Brian D. Bridgeford – News Republic
ROCK SPRINGS — Workers using steel pipe and heavy wire panels began assembling the new Rock Springs lion and tiger refuge big-cat advocate Jeff Kozlowski says could be open to the public in July.
On Friday morning, workers with Qual Line Fence Corp. of Waunakee were hard at work on the Pine Street farm formerly owned by village resident Dorothy Coens and now the future home of the Wisconsin Big Cat Rescue and Educational Center. The animal sanctuary will replace one just east of the village along Highway 136, where neighbors and Sauk County officials have raised complaints about safety, excessive noise and violations of county large-animal and zoning ordinances.
The workers took panels of welded steel wire 6.5 feet long by 10 feet high and assembled them around a frame of welded steel pipes. They used a pneumatic device to bind panels together using steel “hog” rings.
Fence installer Dick Kalisch of Waunakee used pliers to twist lengths of heavy steel wire through the panels and around the pipe frame, binding the structure of the cage and its frame together.
Co-worker Joel Goodnature of Waunakee referred to the steel panels as “cattle panels” and said the firm commonly uses them to make animal cages.
As the men finished each cage, they carried it back to a growing line of cages Kozlowski said will number 24 when they were done, one each for the lions, tigers and leopards living at the sanctuary. He referred to the small enclosures as “feeding cages.”
His cats will be moved into the cages at feeding times, he said. While they are eating, their keeper can come into the larger pen they normally live in to clean it.
“There never has to be any contact between the keepers and the big cats,” Kozlowski said.
On a flat field down the hill from the house and farm yard stood concrete dens Kozlowski said will be the cats’ main shelter within their steel fence pens. There also were large concrete culverts he said would provide the cats a place to take shelter from the sun or to rest.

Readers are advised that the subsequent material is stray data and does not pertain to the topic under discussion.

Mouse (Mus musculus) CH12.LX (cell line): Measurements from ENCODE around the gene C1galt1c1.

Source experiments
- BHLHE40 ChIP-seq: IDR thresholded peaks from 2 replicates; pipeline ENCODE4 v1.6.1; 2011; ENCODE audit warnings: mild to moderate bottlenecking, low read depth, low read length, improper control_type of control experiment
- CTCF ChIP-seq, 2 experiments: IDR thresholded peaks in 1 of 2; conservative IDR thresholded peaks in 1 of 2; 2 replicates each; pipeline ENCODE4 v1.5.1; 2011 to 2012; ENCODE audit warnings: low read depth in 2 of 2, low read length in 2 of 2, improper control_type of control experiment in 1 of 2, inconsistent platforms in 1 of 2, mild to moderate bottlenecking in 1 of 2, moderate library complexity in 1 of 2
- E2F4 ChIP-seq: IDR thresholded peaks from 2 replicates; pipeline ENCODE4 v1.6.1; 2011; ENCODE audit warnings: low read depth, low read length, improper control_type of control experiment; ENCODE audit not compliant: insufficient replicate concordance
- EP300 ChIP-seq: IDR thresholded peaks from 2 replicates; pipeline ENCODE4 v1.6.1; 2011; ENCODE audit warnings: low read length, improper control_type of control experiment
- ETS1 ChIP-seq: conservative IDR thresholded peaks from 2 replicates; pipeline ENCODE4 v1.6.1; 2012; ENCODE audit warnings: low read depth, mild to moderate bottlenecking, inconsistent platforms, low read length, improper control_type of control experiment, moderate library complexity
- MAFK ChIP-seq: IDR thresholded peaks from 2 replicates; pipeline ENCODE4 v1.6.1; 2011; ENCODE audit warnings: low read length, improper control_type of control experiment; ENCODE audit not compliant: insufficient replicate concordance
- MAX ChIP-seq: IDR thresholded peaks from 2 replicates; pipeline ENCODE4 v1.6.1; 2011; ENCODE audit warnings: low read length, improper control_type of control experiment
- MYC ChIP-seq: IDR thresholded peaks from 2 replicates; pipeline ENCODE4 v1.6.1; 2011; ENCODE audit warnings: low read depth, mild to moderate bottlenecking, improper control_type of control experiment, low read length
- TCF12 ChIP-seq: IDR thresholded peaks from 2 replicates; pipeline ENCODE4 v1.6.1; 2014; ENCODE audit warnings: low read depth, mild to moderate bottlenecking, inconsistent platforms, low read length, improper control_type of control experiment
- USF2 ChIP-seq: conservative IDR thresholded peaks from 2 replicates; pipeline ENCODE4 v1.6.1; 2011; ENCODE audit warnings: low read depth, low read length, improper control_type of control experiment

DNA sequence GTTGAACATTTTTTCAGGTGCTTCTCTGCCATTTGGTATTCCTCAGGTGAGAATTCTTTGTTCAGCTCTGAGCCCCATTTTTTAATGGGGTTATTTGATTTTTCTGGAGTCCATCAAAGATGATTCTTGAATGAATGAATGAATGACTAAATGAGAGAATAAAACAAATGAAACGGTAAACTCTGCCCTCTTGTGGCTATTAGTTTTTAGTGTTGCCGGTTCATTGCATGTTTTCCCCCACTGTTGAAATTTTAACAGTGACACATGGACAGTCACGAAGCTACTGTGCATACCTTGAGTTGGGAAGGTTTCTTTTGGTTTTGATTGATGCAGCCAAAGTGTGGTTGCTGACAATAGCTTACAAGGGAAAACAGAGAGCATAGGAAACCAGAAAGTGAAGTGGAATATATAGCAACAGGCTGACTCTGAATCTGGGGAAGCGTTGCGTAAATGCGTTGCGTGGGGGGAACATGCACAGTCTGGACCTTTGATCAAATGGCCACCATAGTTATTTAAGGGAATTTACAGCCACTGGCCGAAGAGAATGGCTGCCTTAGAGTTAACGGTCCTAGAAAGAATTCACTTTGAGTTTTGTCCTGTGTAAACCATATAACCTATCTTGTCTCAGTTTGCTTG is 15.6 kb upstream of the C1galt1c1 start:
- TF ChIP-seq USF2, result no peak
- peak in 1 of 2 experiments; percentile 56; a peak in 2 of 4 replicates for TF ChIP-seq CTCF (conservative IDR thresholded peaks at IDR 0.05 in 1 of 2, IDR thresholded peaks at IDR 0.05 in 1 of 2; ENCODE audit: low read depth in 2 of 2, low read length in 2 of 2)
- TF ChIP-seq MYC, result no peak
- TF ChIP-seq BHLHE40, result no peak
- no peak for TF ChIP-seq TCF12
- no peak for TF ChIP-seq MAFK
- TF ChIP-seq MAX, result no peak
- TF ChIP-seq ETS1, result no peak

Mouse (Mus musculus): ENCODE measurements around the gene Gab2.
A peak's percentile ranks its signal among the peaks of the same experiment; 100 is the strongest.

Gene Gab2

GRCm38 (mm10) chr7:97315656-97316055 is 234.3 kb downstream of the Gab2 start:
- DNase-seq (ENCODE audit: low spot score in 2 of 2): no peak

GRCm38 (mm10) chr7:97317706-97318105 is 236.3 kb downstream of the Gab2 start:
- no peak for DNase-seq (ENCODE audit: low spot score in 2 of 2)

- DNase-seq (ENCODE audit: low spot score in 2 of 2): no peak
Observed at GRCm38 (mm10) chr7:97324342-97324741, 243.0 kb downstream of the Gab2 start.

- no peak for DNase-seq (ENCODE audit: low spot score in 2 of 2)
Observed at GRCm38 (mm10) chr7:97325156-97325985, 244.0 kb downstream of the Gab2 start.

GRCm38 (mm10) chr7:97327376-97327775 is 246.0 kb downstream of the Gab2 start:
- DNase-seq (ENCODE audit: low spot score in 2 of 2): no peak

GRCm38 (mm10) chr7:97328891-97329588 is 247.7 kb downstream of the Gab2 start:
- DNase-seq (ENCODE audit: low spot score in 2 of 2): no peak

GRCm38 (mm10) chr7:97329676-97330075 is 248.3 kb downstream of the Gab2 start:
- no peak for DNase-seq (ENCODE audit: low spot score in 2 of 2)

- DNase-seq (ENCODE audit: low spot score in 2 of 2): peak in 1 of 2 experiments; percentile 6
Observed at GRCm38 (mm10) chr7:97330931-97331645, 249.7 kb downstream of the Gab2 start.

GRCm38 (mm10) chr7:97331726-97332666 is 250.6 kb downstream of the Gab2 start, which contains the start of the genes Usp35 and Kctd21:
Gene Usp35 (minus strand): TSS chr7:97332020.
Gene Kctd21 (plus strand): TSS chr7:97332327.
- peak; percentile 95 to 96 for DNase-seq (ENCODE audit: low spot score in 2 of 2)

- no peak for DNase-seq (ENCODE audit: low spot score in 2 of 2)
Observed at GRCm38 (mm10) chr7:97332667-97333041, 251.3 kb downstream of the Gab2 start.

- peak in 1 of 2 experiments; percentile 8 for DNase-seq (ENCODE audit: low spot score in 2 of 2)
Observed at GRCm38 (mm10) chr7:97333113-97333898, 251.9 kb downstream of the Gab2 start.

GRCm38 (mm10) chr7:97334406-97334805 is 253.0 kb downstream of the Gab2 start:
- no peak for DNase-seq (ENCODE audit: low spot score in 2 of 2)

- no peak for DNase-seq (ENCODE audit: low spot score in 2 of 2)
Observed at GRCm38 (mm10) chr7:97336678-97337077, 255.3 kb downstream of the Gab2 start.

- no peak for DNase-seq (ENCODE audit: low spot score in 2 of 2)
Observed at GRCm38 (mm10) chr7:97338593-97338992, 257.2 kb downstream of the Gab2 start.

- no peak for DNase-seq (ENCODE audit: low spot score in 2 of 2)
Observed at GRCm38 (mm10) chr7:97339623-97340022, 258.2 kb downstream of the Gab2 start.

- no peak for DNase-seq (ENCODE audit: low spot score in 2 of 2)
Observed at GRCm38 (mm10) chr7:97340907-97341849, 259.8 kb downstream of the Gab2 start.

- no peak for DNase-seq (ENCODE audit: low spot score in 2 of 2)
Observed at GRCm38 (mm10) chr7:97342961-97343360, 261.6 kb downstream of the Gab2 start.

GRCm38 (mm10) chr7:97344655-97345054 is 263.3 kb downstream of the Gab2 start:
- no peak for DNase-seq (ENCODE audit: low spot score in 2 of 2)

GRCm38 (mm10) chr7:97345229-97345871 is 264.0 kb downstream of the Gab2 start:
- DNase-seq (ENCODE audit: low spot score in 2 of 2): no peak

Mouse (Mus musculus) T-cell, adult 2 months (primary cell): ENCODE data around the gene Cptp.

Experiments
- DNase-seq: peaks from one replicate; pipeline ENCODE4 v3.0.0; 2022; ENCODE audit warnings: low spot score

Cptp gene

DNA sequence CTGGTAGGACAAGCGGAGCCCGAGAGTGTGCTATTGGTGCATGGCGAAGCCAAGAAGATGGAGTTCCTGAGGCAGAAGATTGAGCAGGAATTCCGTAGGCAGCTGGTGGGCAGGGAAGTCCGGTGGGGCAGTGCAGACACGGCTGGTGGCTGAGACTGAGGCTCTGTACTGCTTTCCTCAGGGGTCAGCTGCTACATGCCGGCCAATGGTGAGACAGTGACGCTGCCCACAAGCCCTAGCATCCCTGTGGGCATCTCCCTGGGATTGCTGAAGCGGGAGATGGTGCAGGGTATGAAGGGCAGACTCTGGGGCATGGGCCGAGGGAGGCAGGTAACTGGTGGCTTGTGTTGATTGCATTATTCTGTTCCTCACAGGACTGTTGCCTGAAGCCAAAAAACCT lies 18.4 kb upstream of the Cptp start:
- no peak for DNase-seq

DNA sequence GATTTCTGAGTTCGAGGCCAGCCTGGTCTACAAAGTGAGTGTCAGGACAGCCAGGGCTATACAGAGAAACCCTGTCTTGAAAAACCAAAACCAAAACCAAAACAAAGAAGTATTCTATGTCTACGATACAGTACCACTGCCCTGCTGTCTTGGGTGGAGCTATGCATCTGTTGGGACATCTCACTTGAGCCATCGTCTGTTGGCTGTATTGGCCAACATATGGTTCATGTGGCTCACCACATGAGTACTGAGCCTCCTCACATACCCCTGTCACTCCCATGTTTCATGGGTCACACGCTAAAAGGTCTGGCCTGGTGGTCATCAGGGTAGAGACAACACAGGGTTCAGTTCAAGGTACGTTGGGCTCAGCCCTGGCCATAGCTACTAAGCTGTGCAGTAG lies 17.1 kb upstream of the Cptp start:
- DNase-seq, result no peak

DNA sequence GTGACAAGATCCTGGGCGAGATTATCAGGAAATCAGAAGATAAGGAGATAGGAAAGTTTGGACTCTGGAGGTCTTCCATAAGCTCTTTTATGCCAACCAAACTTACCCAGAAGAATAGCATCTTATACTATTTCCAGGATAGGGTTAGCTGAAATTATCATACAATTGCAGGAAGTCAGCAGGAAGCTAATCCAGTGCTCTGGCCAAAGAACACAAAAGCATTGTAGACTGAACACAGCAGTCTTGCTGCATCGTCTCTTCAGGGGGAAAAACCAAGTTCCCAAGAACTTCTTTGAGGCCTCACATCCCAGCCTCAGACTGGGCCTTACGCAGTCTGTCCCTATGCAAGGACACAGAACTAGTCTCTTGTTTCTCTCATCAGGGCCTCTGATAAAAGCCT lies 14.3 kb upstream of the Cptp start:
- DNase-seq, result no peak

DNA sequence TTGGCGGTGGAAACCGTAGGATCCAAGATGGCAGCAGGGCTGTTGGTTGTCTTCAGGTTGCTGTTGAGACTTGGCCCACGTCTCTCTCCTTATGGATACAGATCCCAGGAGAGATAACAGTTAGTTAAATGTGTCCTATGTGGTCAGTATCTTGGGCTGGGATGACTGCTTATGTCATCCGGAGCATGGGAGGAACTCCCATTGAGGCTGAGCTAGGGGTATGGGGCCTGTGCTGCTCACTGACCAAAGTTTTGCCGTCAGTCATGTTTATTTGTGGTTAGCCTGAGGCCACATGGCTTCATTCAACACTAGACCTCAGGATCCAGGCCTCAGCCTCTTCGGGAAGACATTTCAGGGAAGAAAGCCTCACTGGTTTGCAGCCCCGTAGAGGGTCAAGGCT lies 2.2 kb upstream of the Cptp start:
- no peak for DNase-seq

“The cats will have tornado-proof housing,” Kozlowski said.
The field also contained piles of large steel pipes and welded panels 10 feet long by 16 feet high that will be used to construct the pens that will be the big cats’ homes, he said. A fence will also surround the sanctuary.
During a Sauk County committee meeting last week, legal adviser Todd Liebman said they are waiting for a judge to decide on the county’s civil forfeiture action against Kozlowski and his rural sanctuary. The county is asking for a court order against operating the sanctuary on property in the county’s jurisdiction and unspecified monetary penalties for his violations and costs to the county.
Liebman said he hopes the judge will grant a summary ruling against Kozlowski based on written arguments rather than requiring a trial or further court hearings.
The county already has reached an agreement with Kozlowski’s landlords, David and Joy Carroll. To avoid paying any fines for violations of county ordinances, they agreed to bring an eviction action against Kozlowski and his big cats.
The eviction action is just beginning to work its way through Sauk County Circuit Court, according to court records.
Kozlowski said he expects the conflict with the county will be largely resolved when he is able to move his cats into the village. He said he is still working with the Rock Springs Village Board to set the rules and conditions under which the sanctuary will be opened.
“We’re hoping in July,” Kozlowski said.